Afterwards I was reminded of that song we usually sing when the ball drops at midnight on New Year’s Eve … Should old acquaintance be forgot, and never brought to mind? Should old acquaintance be forgot, and old lang syne?

Auld lang syne … times gone by … And so I thought about it. Maybe sometimes you should let go of an old acquaintance, especially if the relationship isn’t something that warms your heart, soothes your spirit. But that’s easier said than done.

There’s also the realization that sometimes we only have scabs where we thought we had scars. Scars are evidence of an old wound, but they don’t hurt anymore. Rub on a scar and it’s pretty much dead meat. A scab however can be easily ripped off, revealing the open wound beneath it. Ouch.

I talked about it with Kathy, my friend and co-pastor of our church. She reminded me of the account of Sarai (Sarah) and Hagar in Genesis. While Hagar was Sarai’s maidservant, I’m thinking they must have had a fairly close relationship. After all, Hagar was by Sarai’s side most of the time, seeing to her comforts, taking care of the day-to-day tasks of Sarai’s life. You couldn’t have that type of relationship if you had a personality clash. And while the whole idea of sending our husbands to another’s woman’s bed is appalling, I can see where Sarai would rather have that other woman be someone she loved and trusted than someone she disliked or had no relationship with.

But of course that whole situation was totally out of God’s will, and conflict arose between Hagar and Sarai (duh!). And Hagar fled. The Lord came to Hagar and asked her, “Where did you come from and where are you going?”

Wow. She had come from a situation of fear and hurt and harshness … and she ran away. Just like I do when I feel unwanted, unappreciated … invisible. Where did you come from? What are those things in my past that keep flooding back? Did I do anything to cause them? If I did, is there any way I can fix that?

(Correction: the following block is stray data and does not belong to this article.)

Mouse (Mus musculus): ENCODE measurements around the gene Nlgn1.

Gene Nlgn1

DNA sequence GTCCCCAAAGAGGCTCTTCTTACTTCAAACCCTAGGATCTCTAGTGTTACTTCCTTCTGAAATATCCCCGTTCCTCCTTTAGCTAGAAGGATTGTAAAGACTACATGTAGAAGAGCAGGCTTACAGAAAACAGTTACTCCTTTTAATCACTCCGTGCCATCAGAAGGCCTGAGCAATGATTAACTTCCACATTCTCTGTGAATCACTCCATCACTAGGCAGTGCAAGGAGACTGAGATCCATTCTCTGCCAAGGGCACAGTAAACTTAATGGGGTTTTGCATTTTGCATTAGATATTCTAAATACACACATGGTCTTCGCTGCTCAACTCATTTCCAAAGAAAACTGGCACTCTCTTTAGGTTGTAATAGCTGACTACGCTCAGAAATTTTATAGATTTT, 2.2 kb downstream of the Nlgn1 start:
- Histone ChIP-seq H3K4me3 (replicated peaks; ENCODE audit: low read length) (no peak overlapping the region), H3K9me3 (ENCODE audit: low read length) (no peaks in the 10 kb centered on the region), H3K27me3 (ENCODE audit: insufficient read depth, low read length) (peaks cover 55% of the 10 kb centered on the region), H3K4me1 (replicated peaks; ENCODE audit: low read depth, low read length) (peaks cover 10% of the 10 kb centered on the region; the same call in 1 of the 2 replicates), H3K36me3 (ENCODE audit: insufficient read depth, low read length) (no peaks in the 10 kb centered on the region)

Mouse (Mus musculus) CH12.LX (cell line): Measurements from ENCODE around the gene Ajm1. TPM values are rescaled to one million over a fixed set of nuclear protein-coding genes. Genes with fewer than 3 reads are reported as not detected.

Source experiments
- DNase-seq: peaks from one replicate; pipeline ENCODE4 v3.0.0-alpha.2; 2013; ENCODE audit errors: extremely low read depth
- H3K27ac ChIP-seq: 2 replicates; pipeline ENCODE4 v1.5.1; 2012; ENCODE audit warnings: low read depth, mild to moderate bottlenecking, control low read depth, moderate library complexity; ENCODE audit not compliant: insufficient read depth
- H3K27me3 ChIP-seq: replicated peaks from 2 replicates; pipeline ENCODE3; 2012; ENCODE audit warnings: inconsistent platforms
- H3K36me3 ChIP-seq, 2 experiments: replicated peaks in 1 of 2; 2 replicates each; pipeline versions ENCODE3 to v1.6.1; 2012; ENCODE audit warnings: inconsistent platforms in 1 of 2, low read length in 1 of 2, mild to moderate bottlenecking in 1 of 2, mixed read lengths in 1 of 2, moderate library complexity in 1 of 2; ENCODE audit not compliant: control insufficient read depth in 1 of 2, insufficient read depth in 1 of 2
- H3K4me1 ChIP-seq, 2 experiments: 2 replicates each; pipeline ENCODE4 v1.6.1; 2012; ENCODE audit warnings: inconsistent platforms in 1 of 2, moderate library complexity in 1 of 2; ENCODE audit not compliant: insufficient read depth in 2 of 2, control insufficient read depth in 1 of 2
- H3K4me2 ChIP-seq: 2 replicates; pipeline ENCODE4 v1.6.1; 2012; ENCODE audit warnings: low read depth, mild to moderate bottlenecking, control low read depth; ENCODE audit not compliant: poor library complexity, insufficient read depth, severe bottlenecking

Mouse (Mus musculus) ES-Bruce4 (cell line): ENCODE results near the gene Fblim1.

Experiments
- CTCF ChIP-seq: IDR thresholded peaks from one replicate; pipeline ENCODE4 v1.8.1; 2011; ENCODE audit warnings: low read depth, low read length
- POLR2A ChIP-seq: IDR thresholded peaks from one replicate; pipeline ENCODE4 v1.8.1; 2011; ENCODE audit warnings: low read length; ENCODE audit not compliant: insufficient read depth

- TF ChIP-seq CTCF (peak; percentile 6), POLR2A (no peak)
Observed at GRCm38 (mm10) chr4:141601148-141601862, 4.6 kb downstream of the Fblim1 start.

And where am I going? Where do I want to end up in my life? Will I let these old wounds cripple my progress, trip me up on my journey?

The truth is that my life is hidden with Christ in God. He’s the one who has given me my identity, and He says I’m wanted, I’m accepted, I’m needed, I’m loved.

Hagar called the Lord, “The Living One Who Sees Me.” What a joy that is to know! I am never invisible to God.

Heartburn & Love Stories

One Saturday afternoon a few years ago, I cried because my dream was too small. At a “destiny” conference presented by Billy Godwin I felt myself growing smaller and smaller as I heard the dreams of other folks and was disgraced by their grandness. They wanted to use their gifts to reach orphans, businessmen, housewives, teens, etc., etc. for Christ. Their visions were so lofty, so glorious, so, well, godly. Just listening made me shrink inside. I almost ran out the door in humiliation.

We were coached to write our personal mission statements, our visions for our lives. And I sat there. Embarrassed. Mortified. Unworthy.

I just wanted to write love stories. With happy endings.

Two friends hauled me up to talk to Billy. In less than 60 seconds, Billy had me in tears. I can’t to this day remember what he said to me in those moments, but in no time at all I realized that my dream was just as valid as everyone else’s. And my mission statement?

As a writer, my God-given mission is to demonstrate God’s steadfast devotion to us by unfolding the eternal truths of faith, hope, and love through creative storytelling.